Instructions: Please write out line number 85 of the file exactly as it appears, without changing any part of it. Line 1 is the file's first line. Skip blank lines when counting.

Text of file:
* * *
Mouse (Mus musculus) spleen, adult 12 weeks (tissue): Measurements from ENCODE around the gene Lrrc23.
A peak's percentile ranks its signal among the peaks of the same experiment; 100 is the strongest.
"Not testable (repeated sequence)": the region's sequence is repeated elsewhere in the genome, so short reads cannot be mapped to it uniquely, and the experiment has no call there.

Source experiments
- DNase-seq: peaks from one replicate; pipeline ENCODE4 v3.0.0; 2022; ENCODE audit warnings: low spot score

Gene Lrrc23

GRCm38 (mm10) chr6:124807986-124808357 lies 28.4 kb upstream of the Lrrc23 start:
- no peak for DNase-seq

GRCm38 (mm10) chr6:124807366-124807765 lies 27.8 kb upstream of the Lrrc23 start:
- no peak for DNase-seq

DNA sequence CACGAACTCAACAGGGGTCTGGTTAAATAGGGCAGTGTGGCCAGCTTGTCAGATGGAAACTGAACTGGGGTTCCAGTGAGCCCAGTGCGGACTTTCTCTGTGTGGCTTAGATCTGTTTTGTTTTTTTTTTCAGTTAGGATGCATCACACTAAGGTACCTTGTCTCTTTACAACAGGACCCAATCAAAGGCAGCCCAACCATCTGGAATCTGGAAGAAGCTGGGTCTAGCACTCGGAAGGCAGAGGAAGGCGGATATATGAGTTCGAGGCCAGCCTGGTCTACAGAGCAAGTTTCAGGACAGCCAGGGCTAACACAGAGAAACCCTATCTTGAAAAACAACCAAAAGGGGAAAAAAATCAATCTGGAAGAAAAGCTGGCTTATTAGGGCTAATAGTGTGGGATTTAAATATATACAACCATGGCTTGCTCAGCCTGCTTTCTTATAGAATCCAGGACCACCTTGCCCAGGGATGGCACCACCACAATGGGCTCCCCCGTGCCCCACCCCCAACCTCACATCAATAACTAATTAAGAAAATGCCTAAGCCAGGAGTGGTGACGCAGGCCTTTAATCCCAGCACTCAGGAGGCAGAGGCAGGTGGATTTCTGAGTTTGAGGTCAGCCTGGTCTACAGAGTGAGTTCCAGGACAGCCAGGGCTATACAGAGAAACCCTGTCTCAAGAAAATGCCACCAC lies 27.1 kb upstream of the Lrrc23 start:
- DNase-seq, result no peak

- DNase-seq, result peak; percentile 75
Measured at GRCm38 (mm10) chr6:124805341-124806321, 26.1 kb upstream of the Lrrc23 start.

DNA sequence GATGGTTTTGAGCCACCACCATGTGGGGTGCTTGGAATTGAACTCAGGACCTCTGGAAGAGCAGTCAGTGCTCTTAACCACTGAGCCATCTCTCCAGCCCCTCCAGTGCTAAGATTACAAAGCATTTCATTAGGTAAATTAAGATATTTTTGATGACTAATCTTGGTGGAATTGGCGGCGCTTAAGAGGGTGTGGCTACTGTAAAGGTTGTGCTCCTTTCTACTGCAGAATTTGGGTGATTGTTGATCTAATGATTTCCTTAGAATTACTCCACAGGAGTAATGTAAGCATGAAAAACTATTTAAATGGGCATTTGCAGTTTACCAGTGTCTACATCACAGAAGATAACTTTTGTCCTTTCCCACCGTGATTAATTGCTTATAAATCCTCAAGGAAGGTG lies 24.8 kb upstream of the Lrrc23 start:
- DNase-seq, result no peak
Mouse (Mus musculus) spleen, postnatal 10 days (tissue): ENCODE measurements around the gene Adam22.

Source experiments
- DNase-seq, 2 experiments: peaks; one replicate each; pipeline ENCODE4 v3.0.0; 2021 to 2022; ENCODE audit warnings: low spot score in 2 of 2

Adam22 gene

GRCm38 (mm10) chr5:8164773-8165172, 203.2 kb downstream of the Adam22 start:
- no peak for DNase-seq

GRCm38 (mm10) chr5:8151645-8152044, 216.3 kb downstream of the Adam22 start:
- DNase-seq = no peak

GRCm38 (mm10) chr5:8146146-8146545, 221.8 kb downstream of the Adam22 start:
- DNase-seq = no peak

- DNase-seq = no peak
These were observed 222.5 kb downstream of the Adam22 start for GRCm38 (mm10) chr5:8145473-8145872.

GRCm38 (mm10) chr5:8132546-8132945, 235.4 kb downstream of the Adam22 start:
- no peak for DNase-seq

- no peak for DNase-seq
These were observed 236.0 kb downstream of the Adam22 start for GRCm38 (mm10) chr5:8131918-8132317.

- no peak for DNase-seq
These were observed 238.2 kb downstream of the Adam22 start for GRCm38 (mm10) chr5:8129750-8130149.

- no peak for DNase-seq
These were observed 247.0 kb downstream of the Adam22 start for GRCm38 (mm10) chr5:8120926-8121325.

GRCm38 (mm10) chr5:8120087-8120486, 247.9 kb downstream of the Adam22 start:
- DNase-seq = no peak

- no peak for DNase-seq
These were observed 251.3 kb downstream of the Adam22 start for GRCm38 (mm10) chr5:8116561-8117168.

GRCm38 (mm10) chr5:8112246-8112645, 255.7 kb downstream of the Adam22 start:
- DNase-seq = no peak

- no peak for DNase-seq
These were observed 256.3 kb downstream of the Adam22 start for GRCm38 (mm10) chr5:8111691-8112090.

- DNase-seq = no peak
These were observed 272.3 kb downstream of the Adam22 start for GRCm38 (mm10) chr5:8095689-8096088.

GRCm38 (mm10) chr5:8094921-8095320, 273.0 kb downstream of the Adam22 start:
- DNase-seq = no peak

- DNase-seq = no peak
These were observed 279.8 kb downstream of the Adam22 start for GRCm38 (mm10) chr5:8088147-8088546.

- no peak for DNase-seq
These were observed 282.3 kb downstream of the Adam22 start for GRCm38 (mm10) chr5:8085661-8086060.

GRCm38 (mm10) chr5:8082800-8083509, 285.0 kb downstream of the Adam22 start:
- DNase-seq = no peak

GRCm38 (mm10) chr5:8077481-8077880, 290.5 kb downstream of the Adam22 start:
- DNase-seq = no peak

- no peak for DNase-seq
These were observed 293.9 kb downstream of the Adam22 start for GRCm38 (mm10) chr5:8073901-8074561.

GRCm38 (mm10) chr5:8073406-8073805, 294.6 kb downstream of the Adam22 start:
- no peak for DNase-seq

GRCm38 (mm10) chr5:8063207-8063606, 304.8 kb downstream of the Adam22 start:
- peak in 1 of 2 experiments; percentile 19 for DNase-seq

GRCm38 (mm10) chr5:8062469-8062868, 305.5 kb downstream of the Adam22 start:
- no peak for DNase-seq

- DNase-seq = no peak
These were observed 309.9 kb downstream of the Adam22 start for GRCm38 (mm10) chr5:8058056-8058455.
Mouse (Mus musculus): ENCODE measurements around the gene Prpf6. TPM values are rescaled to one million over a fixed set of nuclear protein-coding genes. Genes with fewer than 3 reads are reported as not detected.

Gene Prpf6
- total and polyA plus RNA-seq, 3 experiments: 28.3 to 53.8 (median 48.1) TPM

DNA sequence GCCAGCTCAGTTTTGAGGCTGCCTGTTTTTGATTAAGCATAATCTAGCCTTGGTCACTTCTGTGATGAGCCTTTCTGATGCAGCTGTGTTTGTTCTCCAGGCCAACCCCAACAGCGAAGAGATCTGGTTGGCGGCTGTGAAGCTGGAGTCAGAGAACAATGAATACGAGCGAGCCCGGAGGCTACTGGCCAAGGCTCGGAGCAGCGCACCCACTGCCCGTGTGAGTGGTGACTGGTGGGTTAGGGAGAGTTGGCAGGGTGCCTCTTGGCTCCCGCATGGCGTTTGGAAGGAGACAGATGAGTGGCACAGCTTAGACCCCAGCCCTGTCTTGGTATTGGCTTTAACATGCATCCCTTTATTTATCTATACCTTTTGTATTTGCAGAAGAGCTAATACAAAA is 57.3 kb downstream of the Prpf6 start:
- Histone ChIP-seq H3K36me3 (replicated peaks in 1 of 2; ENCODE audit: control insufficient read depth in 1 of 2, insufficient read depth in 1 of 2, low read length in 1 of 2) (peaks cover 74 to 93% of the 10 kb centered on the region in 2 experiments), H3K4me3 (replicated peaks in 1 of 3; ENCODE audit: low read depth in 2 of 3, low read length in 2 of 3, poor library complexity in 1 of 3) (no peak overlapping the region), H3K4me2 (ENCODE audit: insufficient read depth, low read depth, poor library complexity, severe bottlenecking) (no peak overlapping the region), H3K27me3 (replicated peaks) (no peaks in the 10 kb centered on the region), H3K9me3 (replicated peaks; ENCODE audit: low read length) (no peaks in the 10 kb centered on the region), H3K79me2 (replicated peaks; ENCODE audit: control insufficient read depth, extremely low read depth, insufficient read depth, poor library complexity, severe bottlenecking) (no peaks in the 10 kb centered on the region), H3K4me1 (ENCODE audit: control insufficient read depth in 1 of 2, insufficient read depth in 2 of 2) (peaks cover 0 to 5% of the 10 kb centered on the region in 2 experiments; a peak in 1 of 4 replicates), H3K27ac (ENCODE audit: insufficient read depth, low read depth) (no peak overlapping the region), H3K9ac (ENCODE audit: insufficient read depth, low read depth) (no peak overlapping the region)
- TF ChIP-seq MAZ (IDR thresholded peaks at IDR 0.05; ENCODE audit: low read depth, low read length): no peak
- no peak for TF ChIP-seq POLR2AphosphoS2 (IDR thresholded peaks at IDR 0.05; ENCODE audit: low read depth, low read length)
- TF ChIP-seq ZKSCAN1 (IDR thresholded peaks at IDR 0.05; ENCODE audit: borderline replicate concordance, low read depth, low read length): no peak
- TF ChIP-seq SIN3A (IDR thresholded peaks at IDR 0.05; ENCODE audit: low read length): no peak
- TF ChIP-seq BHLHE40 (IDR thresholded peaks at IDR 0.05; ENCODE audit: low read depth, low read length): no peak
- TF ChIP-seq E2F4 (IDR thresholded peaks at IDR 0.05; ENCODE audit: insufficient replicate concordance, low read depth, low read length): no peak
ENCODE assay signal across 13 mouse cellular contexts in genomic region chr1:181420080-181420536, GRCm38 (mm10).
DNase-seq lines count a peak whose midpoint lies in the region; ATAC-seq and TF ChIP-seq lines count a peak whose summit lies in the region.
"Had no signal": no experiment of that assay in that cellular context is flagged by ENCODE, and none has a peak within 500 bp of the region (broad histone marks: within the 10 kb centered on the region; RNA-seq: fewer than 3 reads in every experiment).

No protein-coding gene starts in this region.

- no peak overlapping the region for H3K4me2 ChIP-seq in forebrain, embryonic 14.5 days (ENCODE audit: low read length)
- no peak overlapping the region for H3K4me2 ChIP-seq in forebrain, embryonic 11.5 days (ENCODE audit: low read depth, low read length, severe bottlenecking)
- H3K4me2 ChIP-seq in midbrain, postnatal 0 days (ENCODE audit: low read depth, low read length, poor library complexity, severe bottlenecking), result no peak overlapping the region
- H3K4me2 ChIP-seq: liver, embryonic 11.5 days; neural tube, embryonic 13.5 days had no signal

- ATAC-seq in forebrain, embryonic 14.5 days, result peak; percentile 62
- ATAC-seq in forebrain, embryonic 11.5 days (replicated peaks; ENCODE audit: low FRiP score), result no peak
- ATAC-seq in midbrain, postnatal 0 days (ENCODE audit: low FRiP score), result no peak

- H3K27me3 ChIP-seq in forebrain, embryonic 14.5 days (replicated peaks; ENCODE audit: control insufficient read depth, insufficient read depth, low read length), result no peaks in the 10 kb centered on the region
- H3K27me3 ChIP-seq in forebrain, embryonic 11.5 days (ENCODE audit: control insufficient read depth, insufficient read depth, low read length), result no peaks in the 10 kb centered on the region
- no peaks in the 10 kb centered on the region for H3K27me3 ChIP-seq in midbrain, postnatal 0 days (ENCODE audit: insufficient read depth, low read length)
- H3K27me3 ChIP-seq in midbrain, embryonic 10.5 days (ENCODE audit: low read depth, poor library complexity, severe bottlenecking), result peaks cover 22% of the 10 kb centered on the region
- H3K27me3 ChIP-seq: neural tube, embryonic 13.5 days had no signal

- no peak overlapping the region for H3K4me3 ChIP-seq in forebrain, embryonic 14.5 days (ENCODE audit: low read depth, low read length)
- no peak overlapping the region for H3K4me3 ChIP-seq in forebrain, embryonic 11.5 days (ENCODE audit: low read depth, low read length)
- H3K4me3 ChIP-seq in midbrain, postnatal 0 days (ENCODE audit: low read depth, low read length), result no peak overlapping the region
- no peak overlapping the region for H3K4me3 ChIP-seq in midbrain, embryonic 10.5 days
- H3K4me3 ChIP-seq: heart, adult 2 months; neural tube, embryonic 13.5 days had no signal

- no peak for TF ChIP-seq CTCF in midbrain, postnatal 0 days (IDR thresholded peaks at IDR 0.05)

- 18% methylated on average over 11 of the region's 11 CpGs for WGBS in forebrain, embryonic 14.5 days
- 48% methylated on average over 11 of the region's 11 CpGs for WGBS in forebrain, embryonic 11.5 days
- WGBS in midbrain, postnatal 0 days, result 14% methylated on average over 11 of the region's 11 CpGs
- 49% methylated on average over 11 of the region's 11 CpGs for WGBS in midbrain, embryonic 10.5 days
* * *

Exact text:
- H3K4me2 ChIP-seq: liver, embryonic 11.5 days; neural tube, embryonic 13.5 days had no signal